Minneapolis’ New Sidewalk Cuts Are Lame

Minneapolis' New Sidewalk Ramps

Some time in recent years, Minneapolis changed the texture of the ramp in their sidewalk cuts. The above photo is an example of what the city is using these days. I happened to grab this photo at 46th Ave S & Lake St E but I’ve seen them used throughout the city in areas with new streets and curbs.

Before using this style, the ramp down to the street from sidewalk height was relatively smooth. In some cases, it was poured concrete. In others, it was a slightly rough surface made up of small rocks.

So, why is the new version with golf ball sized pimples lame? Because it’s difficult to rollerblade over. Small wheels and big bumps don’t mix.

This is particularly problematic on the Northern section of the Grand Rounds. Over the weekend, Carly and I looped from the Stone Arch bridge up past the U of MN, Diagonal Trail, Stinson, St. Anthony, Weber, Victory Memorial, and Wirth Parkways, then back on the Cedar Lake trail on blades.

The new Grand Rounds paths are awesome . . . with one exception. Every road crossing sucks on rollerblades because you have to deal with two of these bumpy sidewalk cuts. Frankly, for most rollerbladers, it’s enough to make the otherwise awesome paths unusable.

I imagine there were some decent reasons for the change to this particular surface. If you know, I’d love to hear it.

19 thoughts on “Minneapolis’ New Sidewalk Cuts Are Lame”

  1. I’m guessing the reasoning is along these lines:

    3.9 Surface and colour

    *Curb ramps, including flares, should have a rough texture or ground pattern to make them detectable and slip-resistant.

    *The surface colour should be distinct and should contrast with the surrounding surfaces to guide pedestrians with limited vision.

    But you have to wonder about the unintended consequences. I’d imagine the aggressive texture causes at least a few falls throughout the year – how does that compare to limited vision pedestrians walking into traffic? Also, I’ve seen some metal ones that are crazy slick when wet. Pedestrians are probably OK, but if you’re on wheels, there’s a good chance you’re going down.

  2. Those seem pretty standard designs (I think the LRT uses a very similar design) to help the blind know where road crossings are. I guess it’s hard to balance the needs of all users.

  3. Can’t you do some fancy footwork and run your wheels between the bumps? Maybe add a little handjive while your at it.

    Sorry Ed the benifits to the blind and it’s ability to counter slipping probably outweigh its adverse effect on rollerbladers.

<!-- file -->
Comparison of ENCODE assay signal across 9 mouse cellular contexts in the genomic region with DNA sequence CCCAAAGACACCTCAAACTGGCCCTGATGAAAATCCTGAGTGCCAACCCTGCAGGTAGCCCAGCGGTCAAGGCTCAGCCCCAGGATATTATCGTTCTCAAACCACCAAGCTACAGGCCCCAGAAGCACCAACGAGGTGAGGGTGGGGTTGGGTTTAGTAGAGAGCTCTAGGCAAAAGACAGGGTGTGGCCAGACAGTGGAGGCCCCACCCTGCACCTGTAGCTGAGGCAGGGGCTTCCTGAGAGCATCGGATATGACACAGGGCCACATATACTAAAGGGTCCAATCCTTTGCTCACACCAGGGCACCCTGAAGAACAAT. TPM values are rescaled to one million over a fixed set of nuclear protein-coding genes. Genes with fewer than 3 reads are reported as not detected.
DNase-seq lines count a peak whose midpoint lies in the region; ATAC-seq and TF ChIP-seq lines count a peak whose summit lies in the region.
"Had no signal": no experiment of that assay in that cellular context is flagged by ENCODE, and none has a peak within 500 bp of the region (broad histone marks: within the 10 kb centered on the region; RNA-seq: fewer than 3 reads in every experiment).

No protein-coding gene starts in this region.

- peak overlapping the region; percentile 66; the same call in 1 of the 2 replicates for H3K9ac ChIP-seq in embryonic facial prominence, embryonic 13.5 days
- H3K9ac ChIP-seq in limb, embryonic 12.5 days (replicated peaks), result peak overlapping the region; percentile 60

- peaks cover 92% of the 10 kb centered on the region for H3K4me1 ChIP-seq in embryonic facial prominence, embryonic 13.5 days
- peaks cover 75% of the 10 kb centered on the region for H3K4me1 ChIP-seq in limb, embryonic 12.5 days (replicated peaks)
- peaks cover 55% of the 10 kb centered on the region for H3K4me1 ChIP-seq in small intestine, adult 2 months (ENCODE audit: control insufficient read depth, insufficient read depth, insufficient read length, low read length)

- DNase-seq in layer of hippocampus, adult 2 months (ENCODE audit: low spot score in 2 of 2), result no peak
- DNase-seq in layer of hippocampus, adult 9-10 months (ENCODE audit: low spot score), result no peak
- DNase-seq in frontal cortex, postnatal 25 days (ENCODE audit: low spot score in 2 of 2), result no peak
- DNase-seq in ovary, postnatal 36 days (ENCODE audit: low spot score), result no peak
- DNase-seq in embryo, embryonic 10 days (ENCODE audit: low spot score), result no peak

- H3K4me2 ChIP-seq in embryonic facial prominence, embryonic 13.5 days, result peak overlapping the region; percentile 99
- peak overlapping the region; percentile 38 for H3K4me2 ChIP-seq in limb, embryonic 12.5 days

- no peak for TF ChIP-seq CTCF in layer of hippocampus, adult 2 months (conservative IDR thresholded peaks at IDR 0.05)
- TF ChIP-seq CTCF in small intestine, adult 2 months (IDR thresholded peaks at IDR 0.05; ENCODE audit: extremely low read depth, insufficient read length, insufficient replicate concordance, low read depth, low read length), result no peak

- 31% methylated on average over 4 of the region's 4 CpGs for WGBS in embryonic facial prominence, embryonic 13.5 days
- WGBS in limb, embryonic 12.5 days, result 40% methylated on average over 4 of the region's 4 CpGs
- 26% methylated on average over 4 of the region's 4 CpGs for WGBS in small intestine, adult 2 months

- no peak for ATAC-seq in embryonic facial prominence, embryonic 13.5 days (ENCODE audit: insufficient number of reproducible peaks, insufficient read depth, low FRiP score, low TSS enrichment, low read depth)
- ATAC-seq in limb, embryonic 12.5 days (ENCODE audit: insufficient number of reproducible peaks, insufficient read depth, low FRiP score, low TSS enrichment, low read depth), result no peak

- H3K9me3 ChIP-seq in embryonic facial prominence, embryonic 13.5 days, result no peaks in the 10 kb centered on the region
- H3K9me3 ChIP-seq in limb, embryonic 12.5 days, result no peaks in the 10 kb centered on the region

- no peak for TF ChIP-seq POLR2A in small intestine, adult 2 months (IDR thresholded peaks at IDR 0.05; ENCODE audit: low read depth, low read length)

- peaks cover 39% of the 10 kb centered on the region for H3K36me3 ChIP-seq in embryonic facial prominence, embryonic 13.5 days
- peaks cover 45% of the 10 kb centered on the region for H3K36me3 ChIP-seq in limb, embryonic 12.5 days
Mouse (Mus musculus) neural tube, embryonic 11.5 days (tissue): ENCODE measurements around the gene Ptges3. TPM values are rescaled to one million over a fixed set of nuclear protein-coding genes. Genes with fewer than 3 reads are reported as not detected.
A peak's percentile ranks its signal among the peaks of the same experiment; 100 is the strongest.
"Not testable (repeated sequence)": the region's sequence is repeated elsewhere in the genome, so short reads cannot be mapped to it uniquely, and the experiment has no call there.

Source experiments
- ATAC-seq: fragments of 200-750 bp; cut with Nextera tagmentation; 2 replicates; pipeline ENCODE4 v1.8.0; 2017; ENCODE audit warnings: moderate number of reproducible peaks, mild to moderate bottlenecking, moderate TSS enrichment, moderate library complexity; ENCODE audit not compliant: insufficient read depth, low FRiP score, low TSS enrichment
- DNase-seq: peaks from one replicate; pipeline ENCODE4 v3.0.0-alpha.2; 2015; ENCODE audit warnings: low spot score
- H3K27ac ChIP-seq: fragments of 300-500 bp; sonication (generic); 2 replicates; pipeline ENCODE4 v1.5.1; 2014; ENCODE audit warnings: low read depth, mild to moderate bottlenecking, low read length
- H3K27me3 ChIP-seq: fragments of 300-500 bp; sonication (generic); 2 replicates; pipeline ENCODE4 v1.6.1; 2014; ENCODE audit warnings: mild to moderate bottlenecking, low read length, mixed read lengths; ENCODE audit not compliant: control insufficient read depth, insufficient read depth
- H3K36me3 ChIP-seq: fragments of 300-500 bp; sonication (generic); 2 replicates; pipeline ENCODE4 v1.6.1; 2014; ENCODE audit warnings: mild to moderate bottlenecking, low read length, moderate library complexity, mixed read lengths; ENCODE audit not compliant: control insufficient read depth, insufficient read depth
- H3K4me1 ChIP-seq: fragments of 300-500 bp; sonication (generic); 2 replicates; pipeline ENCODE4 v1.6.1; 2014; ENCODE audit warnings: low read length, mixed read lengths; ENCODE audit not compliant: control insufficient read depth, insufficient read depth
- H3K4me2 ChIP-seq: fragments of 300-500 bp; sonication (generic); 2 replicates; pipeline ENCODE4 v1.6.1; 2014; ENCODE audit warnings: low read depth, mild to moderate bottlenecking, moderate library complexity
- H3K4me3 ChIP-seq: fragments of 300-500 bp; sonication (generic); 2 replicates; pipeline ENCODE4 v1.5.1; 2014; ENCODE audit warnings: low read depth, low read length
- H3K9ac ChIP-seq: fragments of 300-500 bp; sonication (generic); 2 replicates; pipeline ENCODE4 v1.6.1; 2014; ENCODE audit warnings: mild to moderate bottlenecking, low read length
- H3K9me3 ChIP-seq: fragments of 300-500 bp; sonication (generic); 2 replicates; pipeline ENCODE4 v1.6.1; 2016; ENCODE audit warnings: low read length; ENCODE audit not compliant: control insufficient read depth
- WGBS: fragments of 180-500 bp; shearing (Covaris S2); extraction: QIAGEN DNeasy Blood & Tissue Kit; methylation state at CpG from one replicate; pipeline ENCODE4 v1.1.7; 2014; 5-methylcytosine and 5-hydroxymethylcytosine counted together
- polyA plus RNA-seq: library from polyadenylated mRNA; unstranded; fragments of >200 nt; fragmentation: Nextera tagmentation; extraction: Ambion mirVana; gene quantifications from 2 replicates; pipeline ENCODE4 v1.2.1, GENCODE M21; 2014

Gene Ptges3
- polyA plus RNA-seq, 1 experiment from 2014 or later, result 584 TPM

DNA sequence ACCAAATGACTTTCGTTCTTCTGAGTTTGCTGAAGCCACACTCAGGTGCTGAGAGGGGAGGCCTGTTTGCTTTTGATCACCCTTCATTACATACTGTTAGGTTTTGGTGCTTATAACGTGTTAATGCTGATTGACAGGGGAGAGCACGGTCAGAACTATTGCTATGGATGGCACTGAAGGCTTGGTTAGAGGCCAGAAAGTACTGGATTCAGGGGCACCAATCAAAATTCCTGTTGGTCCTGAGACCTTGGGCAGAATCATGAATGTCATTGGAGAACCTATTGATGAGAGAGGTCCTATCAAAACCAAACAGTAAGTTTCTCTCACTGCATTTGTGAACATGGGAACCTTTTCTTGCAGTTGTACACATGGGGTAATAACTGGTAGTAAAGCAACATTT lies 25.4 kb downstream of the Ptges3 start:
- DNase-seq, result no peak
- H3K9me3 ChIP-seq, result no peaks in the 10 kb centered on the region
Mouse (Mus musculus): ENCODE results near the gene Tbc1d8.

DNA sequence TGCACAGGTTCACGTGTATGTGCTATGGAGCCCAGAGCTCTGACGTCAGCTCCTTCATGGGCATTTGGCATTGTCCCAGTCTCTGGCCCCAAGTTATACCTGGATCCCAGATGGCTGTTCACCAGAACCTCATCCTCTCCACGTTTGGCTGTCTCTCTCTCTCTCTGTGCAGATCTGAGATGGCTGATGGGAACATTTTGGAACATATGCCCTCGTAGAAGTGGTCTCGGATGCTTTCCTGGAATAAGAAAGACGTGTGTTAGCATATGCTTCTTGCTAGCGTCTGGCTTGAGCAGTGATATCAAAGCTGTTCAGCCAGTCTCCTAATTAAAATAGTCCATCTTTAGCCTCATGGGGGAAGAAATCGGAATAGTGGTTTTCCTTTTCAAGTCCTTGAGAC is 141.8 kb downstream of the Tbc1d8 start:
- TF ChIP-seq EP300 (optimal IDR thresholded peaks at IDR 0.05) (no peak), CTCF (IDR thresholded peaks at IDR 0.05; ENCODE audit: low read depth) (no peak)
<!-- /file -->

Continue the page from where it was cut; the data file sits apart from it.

4. ryanol, the fancy footwork that seems to work best it to go to either side of the bumps, jump off a slight drop, then jump up the other side. A moderately advanced move.

    Providing a safe crossing system for the blind seems very reasonable to me. This appears to be an unintended consequence that hurts elitist rollerbladers like myself.

  5. The “truncated dome” is Mn/DOT’s standard design and is required to meet ADA standards (or, I guess I’m not sure it’s the ONLY way to meet ADA standards, but it’s the ONLY method I’ve ever seen…) It is primarily for the visually impaired.

  6. I’m envisioning a right foot forward left foot backward..sort of a Demi-plié ballet move on wheels with a little jazz hands….with your wheels right between the rows of raised bumps.

  7. This needs study. Elitist Rollerbladers with Jazz Hands vs. Visually Impaired Pedestrians at Textured and Untextured Curb Cuts. Someone call Tom Vanderbilt. Stat.

  8. When I went to Japan last year, I saw this taken a whole lot further — in addition to the textured ramp in sidewalk cuts, there would often be a narrow (about a foot wide or so) path with this texture running down the middle of sidewalks and even winding throughout train stations to platforms, escalators, etc. Considering how many elderly people they have in their country who likely have poor vision, it made sense.

  9. I’ll chime in with a simpathetic observation…
    As a novice rollerblader, I encountered these rediculous obstacles last year as well. They are quite disruptive I must concur. Also I find their professed added traction dubious. Perhaps it’s really just a cover for a deterent to “nuissance” activities like roller-blading and skateboarding.

  10. Brian- They’re not meant as traction as much as they are meant as a signal to the blind that there is a crossing at this location. That, and it’s meant to stop people from rollerblading. Because rollerblading is weird.

  11. Like Tim said, horrors in Tokyo. The bottoms of my feet are sensitive so I cannot walk on these except in heavy shoes.

  12. Before I forget, this obstacle course was in Shin-Yokohama rather than Tokyo. Please say Minneapolis won’t try it. (I haven’t tried walking on St. Paul’s poetry sidewalks.)

  13. These are hardly the worst curb cuts.

    I’ve encountered some curb cuts on bike paths where the suburban fathers decided to save money at odd intervals by putting one at the apex of the corner instead of one each at the two crossing points. This not only confuses the blind, it puts a real crimp in your bike frame.

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